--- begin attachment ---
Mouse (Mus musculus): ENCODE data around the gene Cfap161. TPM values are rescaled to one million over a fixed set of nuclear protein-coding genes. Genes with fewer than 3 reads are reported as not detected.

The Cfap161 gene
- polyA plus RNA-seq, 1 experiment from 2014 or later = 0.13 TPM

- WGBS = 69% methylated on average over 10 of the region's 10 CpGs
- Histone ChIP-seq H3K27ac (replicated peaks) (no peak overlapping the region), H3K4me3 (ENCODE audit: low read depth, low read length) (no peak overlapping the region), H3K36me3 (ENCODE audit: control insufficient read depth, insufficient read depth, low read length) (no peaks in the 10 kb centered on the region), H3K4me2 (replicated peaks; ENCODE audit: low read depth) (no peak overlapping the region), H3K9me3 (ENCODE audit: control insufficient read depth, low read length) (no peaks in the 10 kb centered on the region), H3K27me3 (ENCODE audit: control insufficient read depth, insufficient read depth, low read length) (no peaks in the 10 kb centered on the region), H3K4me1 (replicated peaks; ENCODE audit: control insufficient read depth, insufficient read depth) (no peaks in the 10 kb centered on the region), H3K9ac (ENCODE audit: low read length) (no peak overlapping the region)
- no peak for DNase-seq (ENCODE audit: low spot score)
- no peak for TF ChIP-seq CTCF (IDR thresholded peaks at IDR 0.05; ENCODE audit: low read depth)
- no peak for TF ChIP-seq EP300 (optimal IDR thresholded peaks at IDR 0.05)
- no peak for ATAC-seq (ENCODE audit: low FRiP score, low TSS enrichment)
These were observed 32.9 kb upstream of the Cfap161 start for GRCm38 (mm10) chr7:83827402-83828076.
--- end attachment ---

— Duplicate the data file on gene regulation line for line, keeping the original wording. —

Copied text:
Mouse (Mus musculus): ENCODE data around the gene Cfap161. TPM values are rescaled to one million over a fixed set of nuclear protein-coding genes. Genes with fewer than 3 reads are reported as not detected.

The Cfap161 gene
- polyA plus RNA-seq, 1 experiment from 2014 or later = 0.13 TPM

- WGBS = 69% methylated on average over 10 of the region's 10 CpGs
- Histone ChIP-seq H3K27ac (replicated peaks) (no peak overlapping the region), H3K4me3 (ENCODE audit: low read depth, low read length) (no peak overlapping the region), H3K36me3 (ENCODE audit: control insufficient read depth, insufficient read depth, low read length) (no peaks in the 10 kb centered on the region), H3K4me2 (replicated peaks; ENCODE audit: low read depth) (no peak overlapping the region), H3K9me3 (ENCODE audit: control insufficient read depth, low read length) (no peaks in the 10 kb centered on the region), H3K27me3 (ENCODE audit: control insufficient read depth, insufficient read depth, low read length) (no peaks in the 10 kb centered on the region), H3K4me1 (replicated peaks; ENCODE audit: control insufficient read depth, insufficient read depth) (no peaks in the 10 kb centered on the region), H3K9ac (ENCODE audit: low read length) (no peak overlapping the region)
- no peak for DNase-seq (ENCODE audit: low spot score)
- no peak for TF ChIP-seq CTCF (IDR thresholded peaks at IDR 0.05; ENCODE audit: low read depth)
- no peak for TF ChIP-seq EP300 (optimal IDR thresholded peaks at IDR 0.05)
- no peak for ATAC-seq (ENCODE audit: low FRiP score, low TSS enrichment)
These were observed 32.9 kb upstream of the Cfap161 start for GRCm38 (mm10) chr7:83827402-83828076.